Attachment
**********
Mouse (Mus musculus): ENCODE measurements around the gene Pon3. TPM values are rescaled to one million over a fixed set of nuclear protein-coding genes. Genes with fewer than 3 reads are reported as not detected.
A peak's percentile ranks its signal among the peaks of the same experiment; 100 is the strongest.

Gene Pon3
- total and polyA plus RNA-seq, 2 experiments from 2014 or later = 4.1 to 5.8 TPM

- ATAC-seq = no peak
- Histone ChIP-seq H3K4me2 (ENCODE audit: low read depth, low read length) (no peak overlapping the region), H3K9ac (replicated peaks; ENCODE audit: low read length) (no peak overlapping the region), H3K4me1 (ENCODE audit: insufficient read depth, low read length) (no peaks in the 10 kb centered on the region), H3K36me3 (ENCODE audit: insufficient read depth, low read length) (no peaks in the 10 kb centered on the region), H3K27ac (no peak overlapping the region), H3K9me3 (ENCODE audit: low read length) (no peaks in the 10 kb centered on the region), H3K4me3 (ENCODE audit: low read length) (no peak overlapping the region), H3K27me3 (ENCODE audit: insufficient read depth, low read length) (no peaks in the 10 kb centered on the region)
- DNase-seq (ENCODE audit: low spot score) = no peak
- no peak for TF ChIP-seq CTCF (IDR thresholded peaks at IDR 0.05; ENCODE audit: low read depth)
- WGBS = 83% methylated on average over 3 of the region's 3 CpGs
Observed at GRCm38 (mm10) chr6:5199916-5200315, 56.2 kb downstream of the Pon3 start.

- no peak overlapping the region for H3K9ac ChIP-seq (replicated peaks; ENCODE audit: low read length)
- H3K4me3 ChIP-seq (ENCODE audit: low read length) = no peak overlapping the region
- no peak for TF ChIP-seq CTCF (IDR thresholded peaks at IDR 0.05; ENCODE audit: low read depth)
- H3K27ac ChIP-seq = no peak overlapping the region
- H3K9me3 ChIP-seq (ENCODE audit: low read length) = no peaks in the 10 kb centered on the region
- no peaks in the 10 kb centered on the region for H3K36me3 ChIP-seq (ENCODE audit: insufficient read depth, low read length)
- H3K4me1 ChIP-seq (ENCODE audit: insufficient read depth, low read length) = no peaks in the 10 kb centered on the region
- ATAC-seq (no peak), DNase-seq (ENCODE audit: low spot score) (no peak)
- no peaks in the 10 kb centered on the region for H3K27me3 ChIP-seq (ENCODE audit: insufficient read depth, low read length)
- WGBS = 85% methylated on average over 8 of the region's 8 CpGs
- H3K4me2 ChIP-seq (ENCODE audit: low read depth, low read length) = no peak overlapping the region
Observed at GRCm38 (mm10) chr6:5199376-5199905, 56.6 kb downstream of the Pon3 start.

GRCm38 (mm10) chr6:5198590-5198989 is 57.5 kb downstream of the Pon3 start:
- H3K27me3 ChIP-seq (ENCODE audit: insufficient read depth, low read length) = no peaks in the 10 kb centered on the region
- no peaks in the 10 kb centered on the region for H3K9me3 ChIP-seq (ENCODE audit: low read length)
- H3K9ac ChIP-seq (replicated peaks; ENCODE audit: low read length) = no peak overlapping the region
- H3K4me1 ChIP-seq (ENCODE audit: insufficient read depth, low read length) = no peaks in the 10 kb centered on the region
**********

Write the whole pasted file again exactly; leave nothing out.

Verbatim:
Mouse (Mus musculus): ENCODE measurements around the gene Pon3. TPM values are rescaled to one million over a fixed set of nuclear protein-coding genes. Genes with fewer than 3 reads are reported as not detected.
A peak's percentile ranks its signal among the peaks of the same experiment; 100 is the strongest.

Gene Pon3
- total and polyA plus RNA-seq, 2 experiments from 2014 or later = 4.1 to 5.8 TPM

- ATAC-seq = no peak
- Histone ChIP-seq H3K4me2 (ENCODE audit: low read depth, low read length) (no peak overlapping the region), H3K9ac (replicated peaks; ENCODE audit: low read length) (no peak overlapping the region), H3K4me1 (ENCODE audit: insufficient read depth, low read length) (no peaks in the 10 kb centered on the region), H3K36me3 (ENCODE audit: insufficient read depth, low read length) (no peaks in the 10 kb centered on the region), H3K27ac (no peak overlapping the region), H3K9me3 (ENCODE audit: low read length) (no peaks in the 10 kb centered on the region), H3K4me3 (ENCODE audit: low read length) (no peak overlapping the region), H3K27me3 (ENCODE audit: insufficient read depth, low read length) (no peaks in the 10 kb centered on the region)
- DNase-seq (ENCODE audit: low spot score) = no peak
- no peak for TF ChIP-seq CTCF (IDR thresholded peaks at IDR 0.05; ENCODE audit: low read depth)
- WGBS = 83% methylated on average over 3 of the region's 3 CpGs
Observed at GRCm38 (mm10) chr6:5199916-5200315, 56.2 kb downstream of the Pon3 start.

- no peak overlapping the region for H3K9ac ChIP-seq (replicated peaks; ENCODE audit: low read length)
- H3K4me3 ChIP-seq (ENCODE audit: low read length) = no peak overlapping the region
- no peak for TF ChIP-seq CTCF (IDR thresholded peaks at IDR 0.05; ENCODE audit: low read depth)
- H3K27ac ChIP-seq = no peak overlapping the region
- H3K9me3 ChIP-seq (ENCODE audit: low read length) = no peaks in the 10 kb centered on the region
- no peaks in the 10 kb centered on the region for H3K36me3 ChIP-seq (ENCODE audit: insufficient read depth, low read length)
- H3K4me1 ChIP-seq (ENCODE audit: insufficient read depth, low read length) = no peaks in the 10 kb centered on the region
- ATAC-seq (no peak), DNase-seq (ENCODE audit: low spot score) (no peak)
- no peaks in the 10 kb centered on the region for H3K27me3 ChIP-seq (ENCODE audit: insufficient read depth, low read length)
- WGBS = 85% methylated on average over 8 of the region's 8 CpGs
- H3K4me2 ChIP-seq (ENCODE audit: low read depth, low read length) = no peak overlapping the region
Observed at GRCm38 (mm10) chr6:5199376-5199905, 56.6 kb downstream of the Pon3 start.

GRCm38 (mm10) chr6:5198590-5198989 is 57.5 kb downstream of the Pon3 start:
- H3K27me3 ChIP-seq (ENCODE audit: insufficient read depth, low read length) = no peaks in the 10 kb centered on the region
- no peaks in the 10 kb centered on the region for H3K9me3 ChIP-seq (ENCODE audit: low read length)
- H3K9ac ChIP-seq (replicated peaks; ENCODE audit: low read length) = no peak overlapping the region
- H3K4me1 ChIP-seq (ENCODE audit: insufficient read depth, low read length) = no peaks in the 10 kb centered on the region